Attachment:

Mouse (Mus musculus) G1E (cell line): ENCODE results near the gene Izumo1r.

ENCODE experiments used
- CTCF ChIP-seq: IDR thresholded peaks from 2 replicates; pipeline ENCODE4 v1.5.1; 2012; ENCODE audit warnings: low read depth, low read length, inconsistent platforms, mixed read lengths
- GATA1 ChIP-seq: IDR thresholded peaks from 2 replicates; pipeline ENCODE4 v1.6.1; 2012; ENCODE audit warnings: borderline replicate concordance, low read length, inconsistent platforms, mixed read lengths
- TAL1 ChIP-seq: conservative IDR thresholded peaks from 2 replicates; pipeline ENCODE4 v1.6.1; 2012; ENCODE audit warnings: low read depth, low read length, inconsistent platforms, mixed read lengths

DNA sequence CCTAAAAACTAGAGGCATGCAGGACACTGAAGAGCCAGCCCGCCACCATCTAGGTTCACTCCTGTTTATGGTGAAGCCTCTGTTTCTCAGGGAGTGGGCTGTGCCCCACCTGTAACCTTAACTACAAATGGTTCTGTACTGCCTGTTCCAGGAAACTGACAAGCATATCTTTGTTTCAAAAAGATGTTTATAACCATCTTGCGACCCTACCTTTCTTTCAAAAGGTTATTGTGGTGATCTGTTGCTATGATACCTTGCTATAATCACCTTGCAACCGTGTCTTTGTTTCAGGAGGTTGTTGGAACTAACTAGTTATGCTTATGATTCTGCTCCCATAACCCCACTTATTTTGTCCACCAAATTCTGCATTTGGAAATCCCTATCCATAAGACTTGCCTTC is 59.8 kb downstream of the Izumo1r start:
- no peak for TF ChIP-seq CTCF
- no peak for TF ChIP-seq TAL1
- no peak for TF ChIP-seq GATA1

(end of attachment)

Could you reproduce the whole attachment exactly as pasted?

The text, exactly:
Mouse (Mus musculus) G1E (cell line): ENCODE results near the gene Izumo1r.

ENCODE experiments used
- CTCF ChIP-seq: IDR thresholded peaks from 2 replicates; pipeline ENCODE4 v1.5.1; 2012; ENCODE audit warnings: low read depth, low read length, inconsistent platforms, mixed read lengths
- GATA1 ChIP-seq: IDR thresholded peaks from 2 replicates; pipeline ENCODE4 v1.6.1; 2012; ENCODE audit warnings: borderline replicate concordance, low read length, inconsistent platforms, mixed read lengths
- TAL1 ChIP-seq: conservative IDR thresholded peaks from 2 replicates; pipeline ENCODE4 v1.6.1; 2012; ENCODE audit warnings: low read depth, low read length, inconsistent platforms, mixed read lengths

DNA sequence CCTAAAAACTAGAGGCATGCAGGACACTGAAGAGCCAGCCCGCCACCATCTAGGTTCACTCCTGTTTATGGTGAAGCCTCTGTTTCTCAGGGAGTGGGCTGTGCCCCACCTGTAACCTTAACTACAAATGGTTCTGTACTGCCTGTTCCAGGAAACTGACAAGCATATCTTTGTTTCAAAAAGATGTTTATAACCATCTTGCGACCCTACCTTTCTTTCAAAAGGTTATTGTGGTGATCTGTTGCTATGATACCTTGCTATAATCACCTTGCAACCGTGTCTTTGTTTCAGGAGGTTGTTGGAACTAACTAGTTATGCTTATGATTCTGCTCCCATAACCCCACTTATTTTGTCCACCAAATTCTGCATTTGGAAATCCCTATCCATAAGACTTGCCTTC is 59.8 kb downstream of the Izumo1r start:
- no peak for TF ChIP-seq CTCF
- no peak for TF ChIP-seq TAL1
- no peak for TF ChIP-seq GATA1